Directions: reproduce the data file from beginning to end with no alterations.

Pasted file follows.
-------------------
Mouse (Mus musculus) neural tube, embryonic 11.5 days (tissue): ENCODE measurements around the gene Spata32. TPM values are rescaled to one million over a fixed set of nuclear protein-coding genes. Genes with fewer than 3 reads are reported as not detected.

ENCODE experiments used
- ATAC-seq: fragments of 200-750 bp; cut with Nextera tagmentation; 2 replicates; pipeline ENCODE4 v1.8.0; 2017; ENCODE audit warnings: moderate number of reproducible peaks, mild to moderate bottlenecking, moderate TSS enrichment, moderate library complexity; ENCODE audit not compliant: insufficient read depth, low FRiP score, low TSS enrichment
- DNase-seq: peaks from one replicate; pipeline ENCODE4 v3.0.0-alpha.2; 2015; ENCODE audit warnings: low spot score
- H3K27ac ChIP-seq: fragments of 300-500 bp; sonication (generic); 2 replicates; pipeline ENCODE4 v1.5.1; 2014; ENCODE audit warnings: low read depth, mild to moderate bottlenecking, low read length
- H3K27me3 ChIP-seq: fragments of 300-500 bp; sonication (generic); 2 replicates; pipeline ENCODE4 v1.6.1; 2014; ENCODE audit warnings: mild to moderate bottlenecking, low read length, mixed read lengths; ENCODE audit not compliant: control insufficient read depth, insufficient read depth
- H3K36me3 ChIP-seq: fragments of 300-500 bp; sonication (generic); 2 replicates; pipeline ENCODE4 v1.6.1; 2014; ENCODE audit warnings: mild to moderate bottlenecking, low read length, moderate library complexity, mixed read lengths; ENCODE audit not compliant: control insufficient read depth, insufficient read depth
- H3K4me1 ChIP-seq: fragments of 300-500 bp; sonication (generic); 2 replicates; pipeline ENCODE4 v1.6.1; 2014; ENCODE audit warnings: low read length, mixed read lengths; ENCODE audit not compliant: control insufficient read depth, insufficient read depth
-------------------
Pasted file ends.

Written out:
Mouse (Mus musculus) neural tube, embryonic 11.5 days (tissue): ENCODE measurements around the gene Spata32. TPM values are rescaled to one million over a fixed set of nuclear protein-coding genes. Genes with fewer than 3 reads are reported as not detected.

ENCODE experiments used
- ATAC-seq: fragments of 200-750 bp; cut with Nextera tagmentation; 2 replicates; pipeline ENCODE4 v1.8.0; 2017; ENCODE audit warnings: moderate number of reproducible peaks, mild to moderate bottlenecking, moderate TSS enrichment, moderate library complexity; ENCODE audit not compliant: insufficient read depth, low FRiP score, low TSS enrichment
- DNase-seq: peaks from one replicate; pipeline ENCODE4 v3.0.0-alpha.2; 2015; ENCODE audit warnings: low spot score
- H3K27ac ChIP-seq: fragments of 300-500 bp; sonication (generic); 2 replicates; pipeline ENCODE4 v1.5.1; 2014; ENCODE audit warnings: low read depth, mild to moderate bottlenecking, low read length
- H3K27me3 ChIP-seq: fragments of 300-500 bp; sonication (generic); 2 replicates; pipeline ENCODE4 v1.6.1; 2014; ENCODE audit warnings: mild to moderate bottlenecking, low read length, mixed read lengths; ENCODE audit not compliant: control insufficient read depth, insufficient read depth
- H3K36me3 ChIP-seq: fragments of 300-500 bp; sonication (generic); 2 replicates; pipeline ENCODE4 v1.6.1; 2014; ENCODE audit warnings: mild to moderate bottlenecking, low read length, moderate library complexity, mixed read lengths; ENCODE audit not compliant: control insufficient read depth, insufficient read depth
- H3K4me1 ChIP-seq: fragments of 300-500 bp; sonication (generic); 2 replicates; pipeline ENCODE4 v1.6.1; 2014; ENCODE audit warnings: low read length, mixed read lengths; ENCODE audit not compliant: control insufficient read depth, insufficient read depth